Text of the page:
Disgruntled by the ‘lack of conducive negotiating environment’, some Madhesi leaders have publicly stated this political deadlock as an aar-ya-paar ko ladai. Some are asking supporters to block supply trucks at border entry points while other are advocating separatism.

There is a recognition that an opportunity to correct historic wrongs and build a truly inclusive political document has been missed. But the constitution must be recognised as drafted by the representative of the Nepali people across all communities (at least in theory, since the major decisions were taken by a select group of political leaders with only limited debate in the CA) in an election that saw a turnout of around 78 percent of those eligible to vote.

It is a text in which the sarvabhaumsatta, sovereignty, is vested in people and not the monarchy. Like in all constitutions, there is still much scope to debate, negotiate and amend.

Bade Bhaiya?

India’s reaction has complicated matters. Regardless of the fact that there are gaps and contradictions in the constitution, Kathmandu did not expect such a curt response to its democratic efforts.

The signs of discontent in Delhi were already there. Indian Foreign Secretary S Jaishankar, came to Nepal, as Modi’s messenger, merely 36 hours before the promulgation, with the message for all major political leaders that they should show flexibility and engage in dialogue with the protestors for broadest possible inclusion.

The foreign secretary reportedly said that a constitution that doesn’t take everyone on board will not be acceptable to India. Merely 36 hours before the President signed the document, Jaishankar was pressuring representatives of an elected government in a sovereign country to delay the promulgation of its constitution. An interference by any standard of the word.

And when India followed its first statement with a second statement, on September 21, that said, “Our freight companies and transporters have also voiced complaints about the difficulties they are facing in movement within Nepal and their security concerns, due to the prevailing unrest,” many in Nepal believed this to be a veiled threat of economic blockade and gross interference in Nepal’s internal matters.

The ‘threat’ of blockade brought back memories of 1989 when Rajiv Gandhi imposed a trade embargo on Nepal – possibly the lowest point of India-Nepal relations in modern history. Though both Nepali and the Indian governments have said there is no such plan or a situation for a blockade, the queue at the fuel station in Kathmandu continues to grow.

While in 1989, the trade embargo allowed the democratic forces another reason to galvanise the people against the monarchy, it also created a generation of leaders that continue to oil their political wheels on anti-Indian sentiment and easy-nationalism. The UCPN (Maoist) leader Pushhpa Kamal Dahal (Prachanda), for example, has tapped into this rallying around flag by stating that Nepal is eager to maintain friendly relations with India, but not at the cost of becoming its ‘Yes man’.

Adding fuel to the fire are contradictory media reports, press releases, rumours, inflammatory opinion pieces, and hashtag battles. On September 23, for example, The Indian Express published a story that said the Indian government had ‘conveyed’ 7 points that it wants to be amended in Nepal’s constitution. This irked Kathmandu’s sensibilities. India’s MEA had to release later a statement denouncing the report and refusing that it had ‘handed over’ any list of specific amendments. As the drama unfolds, much damage to the Kathmandu-New Delhi relations has been done.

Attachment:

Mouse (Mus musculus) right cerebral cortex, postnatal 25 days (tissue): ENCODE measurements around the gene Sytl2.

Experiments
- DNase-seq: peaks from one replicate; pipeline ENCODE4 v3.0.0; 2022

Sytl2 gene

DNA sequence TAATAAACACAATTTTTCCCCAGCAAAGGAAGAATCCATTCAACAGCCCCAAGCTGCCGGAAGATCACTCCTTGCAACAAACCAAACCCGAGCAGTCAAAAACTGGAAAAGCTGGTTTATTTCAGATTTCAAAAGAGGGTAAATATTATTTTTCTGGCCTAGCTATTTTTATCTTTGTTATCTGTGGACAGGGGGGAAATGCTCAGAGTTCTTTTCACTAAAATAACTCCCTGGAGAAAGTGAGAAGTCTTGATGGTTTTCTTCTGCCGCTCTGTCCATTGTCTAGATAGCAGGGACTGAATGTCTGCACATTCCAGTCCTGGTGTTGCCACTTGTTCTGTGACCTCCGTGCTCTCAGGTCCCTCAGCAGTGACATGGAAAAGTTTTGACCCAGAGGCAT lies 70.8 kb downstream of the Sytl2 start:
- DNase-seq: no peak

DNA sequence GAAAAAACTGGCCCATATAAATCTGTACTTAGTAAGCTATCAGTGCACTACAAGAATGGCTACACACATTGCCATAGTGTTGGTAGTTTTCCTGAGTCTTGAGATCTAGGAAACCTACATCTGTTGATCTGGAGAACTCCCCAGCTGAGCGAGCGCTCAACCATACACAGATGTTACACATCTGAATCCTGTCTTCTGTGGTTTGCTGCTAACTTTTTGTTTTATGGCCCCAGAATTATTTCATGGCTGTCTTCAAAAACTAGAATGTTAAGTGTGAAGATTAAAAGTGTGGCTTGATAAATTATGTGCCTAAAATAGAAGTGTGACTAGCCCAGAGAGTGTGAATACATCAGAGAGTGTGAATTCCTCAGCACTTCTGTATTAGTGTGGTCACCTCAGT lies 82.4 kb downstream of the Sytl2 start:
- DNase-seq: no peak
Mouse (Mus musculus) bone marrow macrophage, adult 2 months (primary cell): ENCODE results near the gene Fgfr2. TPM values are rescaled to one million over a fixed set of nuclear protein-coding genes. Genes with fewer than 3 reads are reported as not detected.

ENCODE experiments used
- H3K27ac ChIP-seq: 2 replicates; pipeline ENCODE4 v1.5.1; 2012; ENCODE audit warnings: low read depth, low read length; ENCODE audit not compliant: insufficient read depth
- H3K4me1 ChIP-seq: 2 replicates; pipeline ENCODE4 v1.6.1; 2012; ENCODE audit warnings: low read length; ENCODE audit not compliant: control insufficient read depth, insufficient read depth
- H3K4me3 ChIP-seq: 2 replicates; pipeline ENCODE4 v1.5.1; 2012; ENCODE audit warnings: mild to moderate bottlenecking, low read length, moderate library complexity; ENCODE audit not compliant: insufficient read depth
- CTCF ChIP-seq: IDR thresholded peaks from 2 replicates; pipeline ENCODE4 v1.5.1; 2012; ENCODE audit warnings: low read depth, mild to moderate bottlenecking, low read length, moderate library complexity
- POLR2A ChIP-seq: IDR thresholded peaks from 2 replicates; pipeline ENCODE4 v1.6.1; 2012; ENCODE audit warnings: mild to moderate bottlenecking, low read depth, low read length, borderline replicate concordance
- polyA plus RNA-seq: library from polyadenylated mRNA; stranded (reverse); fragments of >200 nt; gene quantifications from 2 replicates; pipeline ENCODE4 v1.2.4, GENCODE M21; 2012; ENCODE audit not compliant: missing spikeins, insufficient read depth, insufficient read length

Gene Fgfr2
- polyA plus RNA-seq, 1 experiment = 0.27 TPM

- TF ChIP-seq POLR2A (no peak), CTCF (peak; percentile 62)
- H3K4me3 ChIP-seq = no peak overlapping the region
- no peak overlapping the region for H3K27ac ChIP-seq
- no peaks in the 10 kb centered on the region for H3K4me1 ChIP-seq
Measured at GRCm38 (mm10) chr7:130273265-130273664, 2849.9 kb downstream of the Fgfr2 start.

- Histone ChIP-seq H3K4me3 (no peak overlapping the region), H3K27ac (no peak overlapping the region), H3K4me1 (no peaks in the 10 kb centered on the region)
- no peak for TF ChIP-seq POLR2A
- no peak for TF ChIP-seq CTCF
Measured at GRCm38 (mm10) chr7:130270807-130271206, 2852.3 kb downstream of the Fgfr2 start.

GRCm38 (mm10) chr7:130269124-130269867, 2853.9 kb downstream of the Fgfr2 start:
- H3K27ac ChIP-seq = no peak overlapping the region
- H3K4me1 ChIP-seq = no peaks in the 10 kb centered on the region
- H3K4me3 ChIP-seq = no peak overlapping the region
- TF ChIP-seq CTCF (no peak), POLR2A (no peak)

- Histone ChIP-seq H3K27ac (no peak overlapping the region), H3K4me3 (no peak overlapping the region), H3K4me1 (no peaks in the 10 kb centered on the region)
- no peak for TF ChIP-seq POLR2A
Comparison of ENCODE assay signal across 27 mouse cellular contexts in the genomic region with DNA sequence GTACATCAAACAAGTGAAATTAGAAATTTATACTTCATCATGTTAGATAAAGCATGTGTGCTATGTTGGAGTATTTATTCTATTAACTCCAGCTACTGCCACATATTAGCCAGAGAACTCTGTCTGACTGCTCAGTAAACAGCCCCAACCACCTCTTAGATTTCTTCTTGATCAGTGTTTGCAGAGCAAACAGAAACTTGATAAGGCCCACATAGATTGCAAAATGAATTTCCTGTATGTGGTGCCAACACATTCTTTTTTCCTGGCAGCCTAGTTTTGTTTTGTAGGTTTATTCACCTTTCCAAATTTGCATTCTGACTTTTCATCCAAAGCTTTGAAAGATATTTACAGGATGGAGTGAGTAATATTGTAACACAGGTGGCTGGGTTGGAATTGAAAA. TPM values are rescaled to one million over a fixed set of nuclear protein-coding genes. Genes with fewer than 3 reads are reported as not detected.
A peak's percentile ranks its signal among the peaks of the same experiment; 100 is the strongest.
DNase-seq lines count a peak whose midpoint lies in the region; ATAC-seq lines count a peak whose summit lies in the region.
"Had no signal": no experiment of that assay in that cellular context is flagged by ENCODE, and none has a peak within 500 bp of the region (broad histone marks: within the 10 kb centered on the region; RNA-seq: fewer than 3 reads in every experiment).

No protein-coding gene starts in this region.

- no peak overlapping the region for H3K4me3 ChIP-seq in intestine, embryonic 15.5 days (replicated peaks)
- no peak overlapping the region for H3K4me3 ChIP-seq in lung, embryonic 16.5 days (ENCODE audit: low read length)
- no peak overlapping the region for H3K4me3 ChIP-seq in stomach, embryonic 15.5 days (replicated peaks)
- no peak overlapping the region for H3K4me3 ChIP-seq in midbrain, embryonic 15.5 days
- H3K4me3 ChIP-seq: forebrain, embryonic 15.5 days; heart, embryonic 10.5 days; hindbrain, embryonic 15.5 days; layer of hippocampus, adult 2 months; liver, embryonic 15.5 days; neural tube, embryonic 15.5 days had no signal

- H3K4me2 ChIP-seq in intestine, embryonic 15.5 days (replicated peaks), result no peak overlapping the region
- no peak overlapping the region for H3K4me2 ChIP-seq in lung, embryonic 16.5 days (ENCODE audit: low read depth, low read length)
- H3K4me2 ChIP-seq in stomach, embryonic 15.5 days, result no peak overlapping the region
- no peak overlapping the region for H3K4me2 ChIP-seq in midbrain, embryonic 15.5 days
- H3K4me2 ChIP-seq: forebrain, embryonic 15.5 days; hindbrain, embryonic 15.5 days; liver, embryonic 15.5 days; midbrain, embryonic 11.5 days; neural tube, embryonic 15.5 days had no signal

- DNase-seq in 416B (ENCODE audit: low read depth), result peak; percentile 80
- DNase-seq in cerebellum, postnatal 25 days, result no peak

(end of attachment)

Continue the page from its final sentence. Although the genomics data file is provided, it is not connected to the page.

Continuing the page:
While New Delhi needs to keep Kathmandu’s sensibilities in mind, Kathmandu too needs to realise that New Delhi has been thrust in a position that it did not want to be in. It’s now in a situation where there is constant violence and instability in areas next to the open border – especially as Bihar goes to polls.

Despite its caution and pressure for broad consensus, Nepal has promulgated a document which will not facilitate long-term stability. While India doesn’t want to unnecessarily annoy Kathmandu by supporting groups calling for blockade and separatism, it needs to be seen pushing for consensus, dialogue and stability – and to do all this while denying interference in Nepal’s internal matters.

India’s interest and curiosity over Nepal’s internal business is not surprising. All political leaders try to extract favours from New Delhi and treat it as mai-baap in case of political deadlock. The Indian Ambassador has unhampered access to the highest offices in Nepal and is seen as perhaps the most important political mover and shaker. It was in New Delhi, after all, that the historical peace agreement between former-Maoist rebels and parliamentary forces were signed.

After consultation with New Delhi, Indian Ambassador Ranjit Rae met with Prime Minister Sushil Koirala on September 23, this meeting was an effort to ease tensions. Though welcomed in Nepal, the Constitution has indeed restricted space for political manoeuvring. There is now no scope to delay it or oppose its promulgation. But going ahead, the processes laid out in this imperfect document has to be the basis of all negotiations. If the idea of a constitutional democracy is to have any validity in Nepal, this document will have to be respected – by all forces inside and outside the country – but also amended in the coming days. The battle for the idea of Nepal needs to move away from the streets and into the parliament.

Slok Gyawali is a writer based in Kathmandu. You can follow him @slokgyawali